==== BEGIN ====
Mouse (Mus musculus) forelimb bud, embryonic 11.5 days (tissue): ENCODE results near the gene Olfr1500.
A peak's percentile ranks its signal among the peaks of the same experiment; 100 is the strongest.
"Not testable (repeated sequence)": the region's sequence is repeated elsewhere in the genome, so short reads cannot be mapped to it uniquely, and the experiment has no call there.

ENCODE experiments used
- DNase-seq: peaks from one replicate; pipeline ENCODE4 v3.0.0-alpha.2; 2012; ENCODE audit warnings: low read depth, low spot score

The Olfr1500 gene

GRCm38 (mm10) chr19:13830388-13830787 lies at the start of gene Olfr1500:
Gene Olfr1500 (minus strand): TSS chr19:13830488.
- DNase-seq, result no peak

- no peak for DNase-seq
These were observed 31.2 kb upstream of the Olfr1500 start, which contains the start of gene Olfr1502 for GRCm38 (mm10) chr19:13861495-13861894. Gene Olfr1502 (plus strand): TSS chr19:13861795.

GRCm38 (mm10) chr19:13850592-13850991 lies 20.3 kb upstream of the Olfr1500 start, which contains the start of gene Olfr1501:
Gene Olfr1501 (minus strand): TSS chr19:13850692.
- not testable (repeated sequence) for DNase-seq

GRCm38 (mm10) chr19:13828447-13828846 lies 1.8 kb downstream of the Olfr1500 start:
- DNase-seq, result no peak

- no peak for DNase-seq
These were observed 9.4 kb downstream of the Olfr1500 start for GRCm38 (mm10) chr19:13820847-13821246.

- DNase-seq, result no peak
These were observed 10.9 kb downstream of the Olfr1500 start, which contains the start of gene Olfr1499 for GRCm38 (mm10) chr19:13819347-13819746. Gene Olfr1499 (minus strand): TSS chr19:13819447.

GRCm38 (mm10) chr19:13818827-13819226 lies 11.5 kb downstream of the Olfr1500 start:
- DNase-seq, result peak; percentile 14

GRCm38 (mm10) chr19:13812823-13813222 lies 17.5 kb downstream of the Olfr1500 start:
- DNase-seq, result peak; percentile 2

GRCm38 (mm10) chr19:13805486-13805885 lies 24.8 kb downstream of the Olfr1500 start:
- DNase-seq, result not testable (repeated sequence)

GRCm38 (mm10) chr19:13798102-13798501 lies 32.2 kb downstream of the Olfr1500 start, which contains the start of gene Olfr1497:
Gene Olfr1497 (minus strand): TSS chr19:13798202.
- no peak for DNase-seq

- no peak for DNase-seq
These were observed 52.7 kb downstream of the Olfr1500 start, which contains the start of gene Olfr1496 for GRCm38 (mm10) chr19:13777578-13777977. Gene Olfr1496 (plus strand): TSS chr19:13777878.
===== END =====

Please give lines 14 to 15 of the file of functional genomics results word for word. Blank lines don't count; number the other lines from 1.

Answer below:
- not testable (repeated sequence) for DNase-seq

GRCm38 (mm10) chr19:13828447-13828846 lies 1.8 kb downstream of the Olfr1500 start: